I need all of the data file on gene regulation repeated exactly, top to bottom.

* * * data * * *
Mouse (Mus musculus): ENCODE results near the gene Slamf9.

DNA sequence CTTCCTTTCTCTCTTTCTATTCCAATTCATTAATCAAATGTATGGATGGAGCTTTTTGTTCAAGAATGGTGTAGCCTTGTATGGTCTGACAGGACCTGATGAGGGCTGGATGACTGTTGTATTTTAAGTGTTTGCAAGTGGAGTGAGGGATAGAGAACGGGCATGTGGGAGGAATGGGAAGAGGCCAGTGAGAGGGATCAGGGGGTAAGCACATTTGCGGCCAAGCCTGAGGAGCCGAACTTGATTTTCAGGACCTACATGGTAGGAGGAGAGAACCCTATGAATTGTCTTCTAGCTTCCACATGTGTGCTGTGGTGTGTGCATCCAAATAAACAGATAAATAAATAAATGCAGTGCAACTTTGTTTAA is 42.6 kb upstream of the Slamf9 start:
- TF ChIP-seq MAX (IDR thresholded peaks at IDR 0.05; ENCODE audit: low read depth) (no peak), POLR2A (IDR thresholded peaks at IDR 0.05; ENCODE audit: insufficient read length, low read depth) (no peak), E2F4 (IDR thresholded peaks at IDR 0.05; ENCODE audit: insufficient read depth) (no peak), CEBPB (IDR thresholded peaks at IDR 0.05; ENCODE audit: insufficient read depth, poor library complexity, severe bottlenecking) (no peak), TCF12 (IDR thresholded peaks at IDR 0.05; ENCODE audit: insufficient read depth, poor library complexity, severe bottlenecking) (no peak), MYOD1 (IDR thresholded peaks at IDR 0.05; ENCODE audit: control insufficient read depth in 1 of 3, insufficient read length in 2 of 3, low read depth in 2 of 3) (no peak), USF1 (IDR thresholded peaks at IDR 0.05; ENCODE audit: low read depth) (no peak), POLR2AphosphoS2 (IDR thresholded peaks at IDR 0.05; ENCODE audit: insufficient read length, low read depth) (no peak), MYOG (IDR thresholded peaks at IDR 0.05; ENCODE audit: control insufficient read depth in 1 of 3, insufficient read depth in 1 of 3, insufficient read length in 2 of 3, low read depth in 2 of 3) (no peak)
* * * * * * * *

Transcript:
Mouse (Mus musculus): ENCODE results near the gene Slamf9.

DNA sequence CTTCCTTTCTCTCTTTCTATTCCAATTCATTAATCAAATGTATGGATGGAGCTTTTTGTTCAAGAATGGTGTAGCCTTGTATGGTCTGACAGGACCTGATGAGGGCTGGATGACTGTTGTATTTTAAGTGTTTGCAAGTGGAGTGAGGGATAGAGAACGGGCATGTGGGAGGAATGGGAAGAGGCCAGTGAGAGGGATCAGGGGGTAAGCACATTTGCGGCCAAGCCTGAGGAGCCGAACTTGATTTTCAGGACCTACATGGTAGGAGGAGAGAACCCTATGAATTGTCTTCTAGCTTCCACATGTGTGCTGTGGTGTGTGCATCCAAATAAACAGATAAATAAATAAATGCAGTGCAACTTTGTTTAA is 42.6 kb upstream of the Slamf9 start:
- TF ChIP-seq MAX (IDR thresholded peaks at IDR 0.05; ENCODE audit: low read depth) (no peak), POLR2A (IDR thresholded peaks at IDR 0.05; ENCODE audit: insufficient read length, low read depth) (no peak), E2F4 (IDR thresholded peaks at IDR 0.05; ENCODE audit: insufficient read depth) (no peak), CEBPB (IDR thresholded peaks at IDR 0.05; ENCODE audit: insufficient read depth, poor library complexity, severe bottlenecking) (no peak), TCF12 (IDR thresholded peaks at IDR 0.05; ENCODE audit: insufficient read depth, poor library complexity, severe bottlenecking) (no peak), MYOD1 (IDR thresholded peaks at IDR 0.05; ENCODE audit: control insufficient read depth in 1 of 3, insufficient read length in 2 of 3, low read depth in 2 of 3) (no peak), USF1 (IDR thresholded peaks at IDR 0.05; ENCODE audit: low read depth) (no peak), POLR2AphosphoS2 (IDR thresholded peaks at IDR 0.05; ENCODE audit: insufficient read length, low read depth) (no peak), MYOG (IDR thresholded peaks at IDR 0.05; ENCODE audit: control insufficient read depth in 1 of 3, insufficient read depth in 1 of 3, insufficient read length in 2 of 3, low read depth in 2 of 3) (no peak)